Our home office is great for keeping all my projects in order and filing paperwork. I find that we also get a lot of rotating information that comes our way, like monthly calendars from school or our community that is pertinent for only a short period of time. For this reason, I have created a reference zone in our home office to keep important rotating information at our fingertips when we need it and toss it when it becomes obsolete.
What is kept in a reference zone?
Typically a reference zone would be used to store periodicals like magazines and catalogs that can be referenced when information or inspiration is needed. This zone is essential for every home office because we all have mountains of rotating information flying at us constantly. Just take a look inside your mailbox, there’s the newest magazine, coupons, invitations, newsletters and more. I’ll show you ways to begin your own reference zone so you can keep all that paper in order.
What houses rotating information in a reference zone?
What you use to house your rotating information will vary depending on your space and the media that you have to store. Here is a look at some options to get your own reference zone started.
For a smaller space, you can keep your rotating information in an accordion file similar to this one.
If you don’t have a spare accordion file handy, there’s always the cheap and easy binder with folders.
Typically a magazine file is used to store magazines and catalogs, and it is what I use in my home office. You can go big and fancy with it or you can go cheap and find cardboard files for as little as $1. As you can see in my reference zone above, I have combined both the heavier duty magazine files with a couple of fun cardboard magazine files I snagged at the dollar spot at Target.
My tickler file for rotating information
To meet our family’s need to tame rotating information, I created a reference file to house all those calendars, newsletters and other time sensitive news in one designated spot, I will refer to it as a tickler file. True to its name, you can “tickle” through papers that need to be referenced often and find it easily. A tickler file is best used for rotating information that is not needed for long-term filing.
In my tickler file I used one of my cardboard magazine files and paired it with my favorite new office find. Martha Stewart came out with vertical file folders and I about jumped for joy when I saw them. Then I scratched my head when deciding what I would use them for. It didn’t take long to realize the brilliance of vertical file folders in a magazine file to organize my tickler file.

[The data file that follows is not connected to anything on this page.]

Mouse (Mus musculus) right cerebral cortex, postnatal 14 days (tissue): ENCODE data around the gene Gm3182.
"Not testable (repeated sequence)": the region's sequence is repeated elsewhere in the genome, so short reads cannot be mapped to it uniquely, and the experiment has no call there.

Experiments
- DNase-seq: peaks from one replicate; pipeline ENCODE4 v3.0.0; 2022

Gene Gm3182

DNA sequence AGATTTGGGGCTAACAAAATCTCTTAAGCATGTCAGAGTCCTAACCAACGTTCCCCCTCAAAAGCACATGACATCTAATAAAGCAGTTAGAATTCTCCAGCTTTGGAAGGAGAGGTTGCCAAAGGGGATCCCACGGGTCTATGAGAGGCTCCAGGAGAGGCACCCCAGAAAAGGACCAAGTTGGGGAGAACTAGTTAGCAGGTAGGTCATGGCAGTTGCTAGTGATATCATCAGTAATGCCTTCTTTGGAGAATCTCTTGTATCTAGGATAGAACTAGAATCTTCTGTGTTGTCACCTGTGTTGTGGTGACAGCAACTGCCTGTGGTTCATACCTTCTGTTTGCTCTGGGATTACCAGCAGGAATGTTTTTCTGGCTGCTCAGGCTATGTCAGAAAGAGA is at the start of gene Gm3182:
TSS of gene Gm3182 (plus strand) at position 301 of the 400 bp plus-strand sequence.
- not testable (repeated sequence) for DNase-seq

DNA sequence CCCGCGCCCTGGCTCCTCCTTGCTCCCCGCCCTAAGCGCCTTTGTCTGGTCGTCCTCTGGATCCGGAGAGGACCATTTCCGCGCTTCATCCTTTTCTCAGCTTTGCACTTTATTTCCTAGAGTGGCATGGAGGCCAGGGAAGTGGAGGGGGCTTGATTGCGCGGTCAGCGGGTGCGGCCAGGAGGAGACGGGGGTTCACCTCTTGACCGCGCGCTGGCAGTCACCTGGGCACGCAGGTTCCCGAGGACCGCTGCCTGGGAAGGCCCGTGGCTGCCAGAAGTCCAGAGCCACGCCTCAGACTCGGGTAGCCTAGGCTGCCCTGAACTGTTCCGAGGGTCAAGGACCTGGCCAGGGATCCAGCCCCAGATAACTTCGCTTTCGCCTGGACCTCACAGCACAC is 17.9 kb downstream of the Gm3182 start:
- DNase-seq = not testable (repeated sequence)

With some simple labels I can now keep all my monthly and seasonal information handy and out of sight when not in use. I recommend using broadly named labels that can be used year round such as home, sports or school.
If you have multiple kids in varying ages, you could even label a folder for each child. If your family life is really complex, you may want to dedicate a whole magazine file for each child with a sports, school, or church file folder for their information. Make it work for your family, the possibilities are endless.
With all the information and comes through the house for everyone in the family, it is important to have one place to reference that information. My favorite part about storing rotating information in a tickler file is that I get to toss the old and put in the new. Not only do I get to keep our family’s information organized, but I can keep our home office clutter free by getting rid of information that is old.
How do you keep all the information that comes to you organized? Are you ready to try a tickler file for your rotating information? Share your thoughts in the comments.
Read about the other Home Office Zones:
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